King Augustus II von Hohenzollern has since reigned over the country in relative peace, fighting the Native American threat in the west, and slowly expanding the nation. His wife and Queen, Luise of Anhalt-Bernburg, has given him a daughter, and for now she is the heiress to the Kingdom, though the King himself is healthy. He knows that the world that America is in is dangerous, and that only through strength can she establish herself as a power that is free from the invasions that it suffered not but twenty years ago.

Now, the year is 1836, and America looks to have enemies in all directions; to the North, sits perfidious Albion, but to the South, sits Catholic Mexico. And with America's back to the sea, she has only one way to go.

Forward.​
 

stnylan

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Knew you could never trust those Germans :D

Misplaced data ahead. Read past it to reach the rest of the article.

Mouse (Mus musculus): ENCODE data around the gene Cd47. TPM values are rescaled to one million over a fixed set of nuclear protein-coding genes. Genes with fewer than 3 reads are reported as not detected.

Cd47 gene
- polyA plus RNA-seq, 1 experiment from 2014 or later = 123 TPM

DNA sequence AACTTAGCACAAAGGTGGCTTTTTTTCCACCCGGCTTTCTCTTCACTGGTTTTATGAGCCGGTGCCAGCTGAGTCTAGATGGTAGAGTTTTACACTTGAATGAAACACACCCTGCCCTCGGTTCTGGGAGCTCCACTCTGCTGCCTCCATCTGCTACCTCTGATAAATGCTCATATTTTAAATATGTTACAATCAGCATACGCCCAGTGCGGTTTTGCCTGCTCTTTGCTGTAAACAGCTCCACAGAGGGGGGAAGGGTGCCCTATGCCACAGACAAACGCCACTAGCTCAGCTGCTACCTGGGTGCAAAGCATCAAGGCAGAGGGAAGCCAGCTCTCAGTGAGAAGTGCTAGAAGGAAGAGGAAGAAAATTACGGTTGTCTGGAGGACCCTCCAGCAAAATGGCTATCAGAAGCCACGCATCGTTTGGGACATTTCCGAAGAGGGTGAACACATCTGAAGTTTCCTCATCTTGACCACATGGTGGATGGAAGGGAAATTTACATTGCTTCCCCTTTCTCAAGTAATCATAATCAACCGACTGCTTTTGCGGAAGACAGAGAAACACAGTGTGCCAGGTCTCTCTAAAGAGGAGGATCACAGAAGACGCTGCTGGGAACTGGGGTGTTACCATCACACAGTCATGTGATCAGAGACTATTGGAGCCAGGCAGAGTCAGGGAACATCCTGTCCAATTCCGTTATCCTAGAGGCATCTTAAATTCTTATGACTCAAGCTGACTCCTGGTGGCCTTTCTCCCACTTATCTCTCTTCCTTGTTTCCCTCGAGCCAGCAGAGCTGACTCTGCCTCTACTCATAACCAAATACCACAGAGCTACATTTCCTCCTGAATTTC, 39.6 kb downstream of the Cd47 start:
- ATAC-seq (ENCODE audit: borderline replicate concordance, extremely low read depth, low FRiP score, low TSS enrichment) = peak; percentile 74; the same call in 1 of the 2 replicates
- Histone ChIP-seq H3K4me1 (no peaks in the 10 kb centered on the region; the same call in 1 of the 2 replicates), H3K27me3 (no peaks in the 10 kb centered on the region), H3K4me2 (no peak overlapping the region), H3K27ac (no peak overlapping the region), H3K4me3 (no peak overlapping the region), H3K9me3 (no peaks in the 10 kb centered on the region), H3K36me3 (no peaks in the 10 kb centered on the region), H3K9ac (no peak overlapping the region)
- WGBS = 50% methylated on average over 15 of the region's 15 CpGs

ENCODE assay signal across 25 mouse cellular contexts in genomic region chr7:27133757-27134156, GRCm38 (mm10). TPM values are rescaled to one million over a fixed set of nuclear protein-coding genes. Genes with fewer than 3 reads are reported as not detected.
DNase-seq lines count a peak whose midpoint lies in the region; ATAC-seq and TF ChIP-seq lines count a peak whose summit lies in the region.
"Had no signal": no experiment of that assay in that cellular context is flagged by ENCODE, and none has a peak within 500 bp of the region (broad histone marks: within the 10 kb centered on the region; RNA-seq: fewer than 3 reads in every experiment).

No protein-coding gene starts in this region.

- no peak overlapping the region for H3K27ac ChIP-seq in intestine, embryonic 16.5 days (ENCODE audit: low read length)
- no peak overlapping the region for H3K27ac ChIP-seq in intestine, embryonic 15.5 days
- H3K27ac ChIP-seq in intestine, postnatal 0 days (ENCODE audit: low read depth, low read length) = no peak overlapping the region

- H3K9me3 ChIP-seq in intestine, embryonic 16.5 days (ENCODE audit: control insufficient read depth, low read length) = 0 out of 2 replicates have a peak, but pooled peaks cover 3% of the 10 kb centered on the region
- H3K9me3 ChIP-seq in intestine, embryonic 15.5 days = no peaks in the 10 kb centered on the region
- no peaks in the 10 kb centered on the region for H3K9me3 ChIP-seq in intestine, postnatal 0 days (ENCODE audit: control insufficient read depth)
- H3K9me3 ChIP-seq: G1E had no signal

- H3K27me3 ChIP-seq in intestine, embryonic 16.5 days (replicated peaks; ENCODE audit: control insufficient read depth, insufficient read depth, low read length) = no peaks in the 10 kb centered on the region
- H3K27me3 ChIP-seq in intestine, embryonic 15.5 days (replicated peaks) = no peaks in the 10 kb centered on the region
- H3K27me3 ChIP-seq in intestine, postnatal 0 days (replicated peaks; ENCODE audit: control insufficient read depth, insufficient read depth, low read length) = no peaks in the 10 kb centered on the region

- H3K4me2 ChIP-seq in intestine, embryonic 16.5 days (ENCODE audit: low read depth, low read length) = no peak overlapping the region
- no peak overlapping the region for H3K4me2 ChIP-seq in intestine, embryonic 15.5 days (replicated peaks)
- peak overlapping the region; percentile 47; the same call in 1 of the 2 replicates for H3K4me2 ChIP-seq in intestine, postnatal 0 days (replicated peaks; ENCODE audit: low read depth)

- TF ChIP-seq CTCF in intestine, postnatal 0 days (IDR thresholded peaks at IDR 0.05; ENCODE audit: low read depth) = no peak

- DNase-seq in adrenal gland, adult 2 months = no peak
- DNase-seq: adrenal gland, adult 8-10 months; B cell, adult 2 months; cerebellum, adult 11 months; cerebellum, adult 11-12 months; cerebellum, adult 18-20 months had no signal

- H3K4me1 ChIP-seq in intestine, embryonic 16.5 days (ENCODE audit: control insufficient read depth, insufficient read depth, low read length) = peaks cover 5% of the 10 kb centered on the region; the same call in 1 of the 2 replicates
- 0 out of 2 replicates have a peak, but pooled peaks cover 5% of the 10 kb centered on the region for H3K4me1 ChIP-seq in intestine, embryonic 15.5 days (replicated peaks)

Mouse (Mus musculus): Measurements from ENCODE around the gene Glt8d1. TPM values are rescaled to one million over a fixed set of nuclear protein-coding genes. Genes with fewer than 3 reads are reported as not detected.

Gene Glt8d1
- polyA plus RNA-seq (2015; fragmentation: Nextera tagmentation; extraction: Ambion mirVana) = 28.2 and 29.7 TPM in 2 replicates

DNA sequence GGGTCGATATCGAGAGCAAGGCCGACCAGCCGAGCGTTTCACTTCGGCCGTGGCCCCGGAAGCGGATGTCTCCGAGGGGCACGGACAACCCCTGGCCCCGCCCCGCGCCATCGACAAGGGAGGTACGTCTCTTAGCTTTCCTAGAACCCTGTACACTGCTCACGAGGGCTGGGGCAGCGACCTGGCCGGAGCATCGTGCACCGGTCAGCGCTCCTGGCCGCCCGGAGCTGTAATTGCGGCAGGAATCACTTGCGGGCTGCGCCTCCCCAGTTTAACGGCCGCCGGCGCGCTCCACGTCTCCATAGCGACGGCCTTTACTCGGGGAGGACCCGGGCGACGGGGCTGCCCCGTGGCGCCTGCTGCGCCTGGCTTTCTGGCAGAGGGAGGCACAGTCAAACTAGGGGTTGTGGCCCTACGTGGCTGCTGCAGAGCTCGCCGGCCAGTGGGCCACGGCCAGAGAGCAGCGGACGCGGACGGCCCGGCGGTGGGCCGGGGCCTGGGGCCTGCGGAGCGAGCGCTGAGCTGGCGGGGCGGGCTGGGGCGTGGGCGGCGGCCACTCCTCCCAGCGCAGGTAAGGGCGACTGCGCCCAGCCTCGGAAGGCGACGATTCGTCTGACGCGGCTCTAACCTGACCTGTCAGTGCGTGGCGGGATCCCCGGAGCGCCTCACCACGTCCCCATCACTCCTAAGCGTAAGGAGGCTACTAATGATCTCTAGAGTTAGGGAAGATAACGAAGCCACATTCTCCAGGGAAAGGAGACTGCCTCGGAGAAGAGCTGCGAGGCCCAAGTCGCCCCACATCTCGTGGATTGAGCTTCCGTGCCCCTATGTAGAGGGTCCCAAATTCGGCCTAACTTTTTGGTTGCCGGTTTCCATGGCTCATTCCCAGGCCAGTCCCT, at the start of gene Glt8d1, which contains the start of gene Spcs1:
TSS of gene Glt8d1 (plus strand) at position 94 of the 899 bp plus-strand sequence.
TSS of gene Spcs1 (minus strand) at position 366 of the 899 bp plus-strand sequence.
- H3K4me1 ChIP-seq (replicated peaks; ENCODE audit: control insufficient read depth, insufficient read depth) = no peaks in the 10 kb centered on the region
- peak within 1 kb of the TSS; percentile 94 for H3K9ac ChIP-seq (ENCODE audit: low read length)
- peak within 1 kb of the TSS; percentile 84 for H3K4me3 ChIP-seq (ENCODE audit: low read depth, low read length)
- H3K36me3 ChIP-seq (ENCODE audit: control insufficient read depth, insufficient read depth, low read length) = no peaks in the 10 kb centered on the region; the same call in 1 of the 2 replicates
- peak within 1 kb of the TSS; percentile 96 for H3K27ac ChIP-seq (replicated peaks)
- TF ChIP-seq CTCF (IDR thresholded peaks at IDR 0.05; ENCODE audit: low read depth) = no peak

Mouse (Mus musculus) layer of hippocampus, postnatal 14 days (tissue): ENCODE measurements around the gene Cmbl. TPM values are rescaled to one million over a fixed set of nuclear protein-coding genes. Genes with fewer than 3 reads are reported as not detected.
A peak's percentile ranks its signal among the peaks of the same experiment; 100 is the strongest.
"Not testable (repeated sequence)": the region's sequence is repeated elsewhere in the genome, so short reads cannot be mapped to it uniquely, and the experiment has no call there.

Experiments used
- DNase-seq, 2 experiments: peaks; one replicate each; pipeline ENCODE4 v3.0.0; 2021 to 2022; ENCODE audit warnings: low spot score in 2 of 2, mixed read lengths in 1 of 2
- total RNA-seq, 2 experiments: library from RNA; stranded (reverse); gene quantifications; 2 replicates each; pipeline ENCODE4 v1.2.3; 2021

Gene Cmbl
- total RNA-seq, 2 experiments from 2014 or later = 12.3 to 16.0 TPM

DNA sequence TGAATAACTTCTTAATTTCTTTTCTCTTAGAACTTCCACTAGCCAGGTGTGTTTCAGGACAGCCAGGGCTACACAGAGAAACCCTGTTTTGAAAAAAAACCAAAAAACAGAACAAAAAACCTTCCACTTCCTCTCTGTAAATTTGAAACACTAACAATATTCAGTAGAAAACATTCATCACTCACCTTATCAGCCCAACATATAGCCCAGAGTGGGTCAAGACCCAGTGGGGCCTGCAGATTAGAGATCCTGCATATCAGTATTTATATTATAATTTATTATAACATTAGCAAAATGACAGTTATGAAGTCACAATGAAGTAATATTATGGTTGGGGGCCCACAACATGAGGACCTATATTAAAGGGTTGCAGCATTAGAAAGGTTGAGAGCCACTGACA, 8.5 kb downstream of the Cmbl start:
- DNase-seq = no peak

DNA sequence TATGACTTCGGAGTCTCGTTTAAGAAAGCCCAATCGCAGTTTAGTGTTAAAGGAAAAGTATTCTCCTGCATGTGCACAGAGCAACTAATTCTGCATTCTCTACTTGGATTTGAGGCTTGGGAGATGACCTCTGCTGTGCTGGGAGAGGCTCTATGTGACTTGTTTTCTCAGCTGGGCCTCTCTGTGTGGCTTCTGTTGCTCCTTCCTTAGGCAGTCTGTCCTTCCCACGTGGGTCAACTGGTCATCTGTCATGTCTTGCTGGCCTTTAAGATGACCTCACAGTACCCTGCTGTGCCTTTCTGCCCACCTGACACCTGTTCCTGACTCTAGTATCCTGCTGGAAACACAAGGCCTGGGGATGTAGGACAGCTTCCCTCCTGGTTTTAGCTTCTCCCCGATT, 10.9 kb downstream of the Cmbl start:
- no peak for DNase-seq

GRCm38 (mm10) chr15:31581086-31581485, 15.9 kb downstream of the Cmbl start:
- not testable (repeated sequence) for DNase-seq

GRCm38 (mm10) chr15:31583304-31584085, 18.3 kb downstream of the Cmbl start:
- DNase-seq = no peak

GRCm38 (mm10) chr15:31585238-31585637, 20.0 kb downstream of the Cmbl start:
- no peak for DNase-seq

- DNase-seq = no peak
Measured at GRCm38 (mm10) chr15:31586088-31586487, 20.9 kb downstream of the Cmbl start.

Baltimorehero33

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What are you talking about, we trust them so much that we made them Kings! ;)

Is it better/easier to host all the pictures on here like above, or to link to an imgur album? I'm fine with either :)
 

zenphoenix

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Hey, I’ve been reading your AAR on Reddit and I’m loving it so far! As for image hosting, AARs on this forum generally just attach them in each post so it’s better for the readers.

Are you planning on adding interactivity like in your Reddit posts? You’ll have to ask a moderator for permission first.
 

HIMDogson

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Yeah, saw this on Reddit too. Certainly a unique idea and I'm glad you're actually integrating the monarchy into American politics. Looking forwards to how the American Civil War would be impacted.